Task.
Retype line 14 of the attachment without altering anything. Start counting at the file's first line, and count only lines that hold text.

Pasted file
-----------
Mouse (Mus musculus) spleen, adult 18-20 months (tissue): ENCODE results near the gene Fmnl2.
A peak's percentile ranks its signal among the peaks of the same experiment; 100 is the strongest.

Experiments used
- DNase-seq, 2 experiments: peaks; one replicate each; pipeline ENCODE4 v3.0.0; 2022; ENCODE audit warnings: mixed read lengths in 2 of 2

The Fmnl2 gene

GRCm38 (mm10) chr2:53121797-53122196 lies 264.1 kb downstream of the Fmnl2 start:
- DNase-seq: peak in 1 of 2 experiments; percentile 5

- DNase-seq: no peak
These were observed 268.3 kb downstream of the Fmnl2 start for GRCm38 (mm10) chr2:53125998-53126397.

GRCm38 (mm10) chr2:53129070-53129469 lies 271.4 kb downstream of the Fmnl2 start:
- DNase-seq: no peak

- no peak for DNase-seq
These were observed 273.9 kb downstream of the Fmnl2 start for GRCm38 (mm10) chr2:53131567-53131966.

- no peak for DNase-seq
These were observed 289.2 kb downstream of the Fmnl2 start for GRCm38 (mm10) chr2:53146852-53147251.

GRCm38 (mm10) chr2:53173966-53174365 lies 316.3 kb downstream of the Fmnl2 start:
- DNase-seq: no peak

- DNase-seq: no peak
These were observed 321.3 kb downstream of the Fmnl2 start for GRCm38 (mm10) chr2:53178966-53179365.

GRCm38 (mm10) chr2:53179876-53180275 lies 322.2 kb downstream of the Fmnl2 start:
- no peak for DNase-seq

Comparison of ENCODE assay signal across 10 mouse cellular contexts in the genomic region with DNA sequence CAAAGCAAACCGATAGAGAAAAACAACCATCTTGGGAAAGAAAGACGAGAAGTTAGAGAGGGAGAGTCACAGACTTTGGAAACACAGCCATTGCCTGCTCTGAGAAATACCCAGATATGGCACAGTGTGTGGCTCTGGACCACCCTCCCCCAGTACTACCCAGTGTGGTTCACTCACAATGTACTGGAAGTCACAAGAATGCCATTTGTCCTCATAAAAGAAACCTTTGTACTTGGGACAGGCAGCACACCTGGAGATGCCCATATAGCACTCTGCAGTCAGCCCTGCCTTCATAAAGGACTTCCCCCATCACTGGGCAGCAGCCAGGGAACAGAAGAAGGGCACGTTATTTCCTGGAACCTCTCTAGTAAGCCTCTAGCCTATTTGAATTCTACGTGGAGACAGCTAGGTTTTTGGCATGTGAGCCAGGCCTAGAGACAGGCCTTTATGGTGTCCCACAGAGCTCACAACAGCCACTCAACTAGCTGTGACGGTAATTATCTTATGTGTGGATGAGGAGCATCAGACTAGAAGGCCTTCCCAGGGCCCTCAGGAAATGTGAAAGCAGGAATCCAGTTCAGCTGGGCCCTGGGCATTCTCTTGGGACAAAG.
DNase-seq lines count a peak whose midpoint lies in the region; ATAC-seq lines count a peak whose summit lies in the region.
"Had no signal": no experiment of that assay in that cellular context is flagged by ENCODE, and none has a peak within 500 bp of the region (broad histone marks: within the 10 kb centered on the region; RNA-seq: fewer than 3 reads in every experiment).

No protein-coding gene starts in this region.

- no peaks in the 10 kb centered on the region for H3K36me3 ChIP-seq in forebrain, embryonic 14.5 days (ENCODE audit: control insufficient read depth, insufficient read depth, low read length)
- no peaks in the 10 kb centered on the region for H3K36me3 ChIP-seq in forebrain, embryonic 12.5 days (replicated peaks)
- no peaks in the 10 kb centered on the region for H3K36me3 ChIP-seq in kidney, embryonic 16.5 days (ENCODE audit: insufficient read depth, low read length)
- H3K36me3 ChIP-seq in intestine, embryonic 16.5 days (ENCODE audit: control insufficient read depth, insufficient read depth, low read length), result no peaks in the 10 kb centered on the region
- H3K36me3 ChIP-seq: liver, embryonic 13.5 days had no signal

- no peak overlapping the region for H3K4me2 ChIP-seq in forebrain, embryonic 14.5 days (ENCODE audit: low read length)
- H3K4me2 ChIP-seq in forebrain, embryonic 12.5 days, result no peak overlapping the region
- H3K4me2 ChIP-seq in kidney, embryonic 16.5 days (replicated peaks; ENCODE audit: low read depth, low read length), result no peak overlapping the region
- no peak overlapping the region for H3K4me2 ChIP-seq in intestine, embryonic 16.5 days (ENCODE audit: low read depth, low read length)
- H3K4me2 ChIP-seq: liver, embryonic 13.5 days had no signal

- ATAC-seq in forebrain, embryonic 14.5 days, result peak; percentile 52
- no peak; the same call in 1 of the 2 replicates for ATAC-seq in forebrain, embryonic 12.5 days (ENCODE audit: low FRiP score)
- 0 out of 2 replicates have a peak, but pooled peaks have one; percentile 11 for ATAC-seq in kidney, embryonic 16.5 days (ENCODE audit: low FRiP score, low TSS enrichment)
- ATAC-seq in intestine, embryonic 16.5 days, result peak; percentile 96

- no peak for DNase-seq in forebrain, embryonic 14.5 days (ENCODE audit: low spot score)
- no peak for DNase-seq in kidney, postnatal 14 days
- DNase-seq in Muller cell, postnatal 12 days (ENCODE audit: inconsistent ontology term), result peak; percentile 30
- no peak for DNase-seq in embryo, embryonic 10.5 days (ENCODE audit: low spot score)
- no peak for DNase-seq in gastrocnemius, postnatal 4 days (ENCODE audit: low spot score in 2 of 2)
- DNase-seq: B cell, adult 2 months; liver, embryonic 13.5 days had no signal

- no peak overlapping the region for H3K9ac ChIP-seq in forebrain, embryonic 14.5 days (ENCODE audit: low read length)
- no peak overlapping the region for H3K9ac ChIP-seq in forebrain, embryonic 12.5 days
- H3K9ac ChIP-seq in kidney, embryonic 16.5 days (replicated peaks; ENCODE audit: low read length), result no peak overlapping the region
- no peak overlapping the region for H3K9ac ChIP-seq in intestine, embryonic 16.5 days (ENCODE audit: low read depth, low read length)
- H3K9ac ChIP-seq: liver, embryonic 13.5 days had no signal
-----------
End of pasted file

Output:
- no peak for DNase-seq